18. What you can expect when working with EY EY is known for its deep energy sector knowledge, relationships with the industry’s key stakeholders and strong global capabilities. Clients see us as the most globally connected organization among the Big Four. Whether you are already active in multiple geographies or are planning to expand your business to other countries, we can assemble a multinational team that combines deep industry knowledge, experience resolving the issues you are facing and savvy local advice. ► We work with you as you transform your business, helping you anticipate the pitfalls and lock in the results on which your future depends. ► Our global sector is committed to providing industry insight that creates value for you. It connects our oil and gas professionals worldwide and serves as a hub for sharing industry- focused knowledge to help you succeed in a changing world. EY | Assurance | Tax | Transactions | Advisory About EY EY is a global leader in assurance, tax, transaction and advisory services. The insights and quality services we deliver help build trust and confidence in the capital markets and in economies the world over. We develop outstanding leaders who team to deliver on our promises to all of our stakeholders. In so doing, we play a critical role in building a better working world for our people, for our clients and for our communities. EY refers to the global organization, and may refer to one or more, of the member firms of Ernst & Young Global Limited, each of which is a separate legal entity. Ernst & Young Global Limited, a UK company limited by guarantee, does not provide services to clients. For more information about our organization, please visit How EY’s Global Oil & Gas Sector can help your business The oil and gas sector is constantly changing. Increasingly uncertain energy policies, geopolitical complexities, cost management and climate change all present significant challenges. EY’s Global Oil & Gas Sector supports a global network of more than 10,000 oil and gas professionals with extensive experience in providing assurance, tax, transaction and advisory services across the upstream, midstream, downstream and oil field subsectors. The Sector team works to anticipate market trends, execute the mobility of our global resources and articulate points of view on relevant sector issues. With our deep sector focus, we can help your organization drive down costs and compete more effectively. About EY’s Global Power & Utilities Sector In a world of uncertainty, changing regulatory frameworks and environmental challenges, utility companies need to maintain a secure and reliable supply, while anticipating change and reacting to it quickly. EY’s Global Power & Utilities Sector brings together a worldwide team of professionals to help you succeed — a team with deep technical experience in providing assurance, tax, transaction and advisory services. The Sector team works to anticipate market trends, identify their implications and develop points of view on relevant sector issues. Ultimately, this team enables us to help you meet your goals and compete more effectively. © 2018 EYGM Limited. All Rights Reserved. EYG no. 00388-184GBL BMC Agency GA 1005168 ED None This material has been prepared for general informational purposes only and is not intended to be relied upon as accounting, tax or other professional advice. Please refer to your advisors for specific advice. #EYEnergy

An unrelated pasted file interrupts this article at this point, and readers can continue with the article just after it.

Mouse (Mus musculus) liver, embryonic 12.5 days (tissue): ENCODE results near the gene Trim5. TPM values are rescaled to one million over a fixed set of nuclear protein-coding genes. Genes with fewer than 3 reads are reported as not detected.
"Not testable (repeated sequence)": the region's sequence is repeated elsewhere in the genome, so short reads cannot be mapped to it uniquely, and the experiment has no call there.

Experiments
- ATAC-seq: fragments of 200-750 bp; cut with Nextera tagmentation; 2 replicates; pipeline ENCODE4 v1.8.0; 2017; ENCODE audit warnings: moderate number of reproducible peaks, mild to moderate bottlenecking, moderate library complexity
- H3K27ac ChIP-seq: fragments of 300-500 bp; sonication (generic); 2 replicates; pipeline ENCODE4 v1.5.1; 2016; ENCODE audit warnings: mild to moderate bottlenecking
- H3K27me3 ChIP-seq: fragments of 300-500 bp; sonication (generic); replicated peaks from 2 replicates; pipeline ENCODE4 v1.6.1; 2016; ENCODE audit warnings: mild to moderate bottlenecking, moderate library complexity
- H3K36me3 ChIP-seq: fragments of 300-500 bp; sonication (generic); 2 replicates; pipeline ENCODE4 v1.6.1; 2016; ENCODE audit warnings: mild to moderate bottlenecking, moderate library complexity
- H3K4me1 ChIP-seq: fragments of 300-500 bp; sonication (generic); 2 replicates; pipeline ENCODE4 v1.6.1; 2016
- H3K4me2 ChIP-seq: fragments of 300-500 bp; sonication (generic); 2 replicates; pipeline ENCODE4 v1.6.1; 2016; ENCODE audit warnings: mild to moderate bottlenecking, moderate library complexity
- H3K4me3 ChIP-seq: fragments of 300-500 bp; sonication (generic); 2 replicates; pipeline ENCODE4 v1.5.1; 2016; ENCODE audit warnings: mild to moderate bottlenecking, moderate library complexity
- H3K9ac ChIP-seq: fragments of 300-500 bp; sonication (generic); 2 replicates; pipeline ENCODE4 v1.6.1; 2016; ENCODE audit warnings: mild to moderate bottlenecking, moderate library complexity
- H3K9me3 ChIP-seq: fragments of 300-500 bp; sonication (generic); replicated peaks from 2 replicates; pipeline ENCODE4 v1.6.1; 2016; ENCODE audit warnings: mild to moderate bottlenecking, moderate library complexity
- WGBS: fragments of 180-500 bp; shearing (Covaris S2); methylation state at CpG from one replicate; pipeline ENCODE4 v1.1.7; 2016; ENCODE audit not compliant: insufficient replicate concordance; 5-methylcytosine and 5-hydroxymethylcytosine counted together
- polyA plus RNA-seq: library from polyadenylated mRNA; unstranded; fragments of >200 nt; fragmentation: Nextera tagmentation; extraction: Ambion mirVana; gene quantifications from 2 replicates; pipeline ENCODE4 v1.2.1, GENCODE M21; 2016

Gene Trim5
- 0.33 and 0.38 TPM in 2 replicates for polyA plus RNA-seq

Hinweis der Redaktion

  1. Structurally global energy demand is slowing down but IS still expected to increase by 30% from now until 2040 Total primary energy demand (TPED) is equivalent to power generation plus other energy sector excluding electricity and heat, plus total final consumption (TFC) excluding electricity and heat. Sectors comprising TFC include industry, transport, buildings (residential, services and non-specified other) and other (agriculture and non-energy use). We have not covered ‘Other’ category in the chart above. There are different projections for demand growth across different setors: Power - Power generation to account for half the growth in primary energy use to 2040 driven by electrification in developing countries and structural shift away from industry and towards services sector Transport - easing growth due to improving fuel economy, however, potential for mobility revolution heralded by electric vehicles Buildings - growth weighed down by efficiency gains and shift away from energy intensive sectors; varying projections around the extent of structural economic shift in China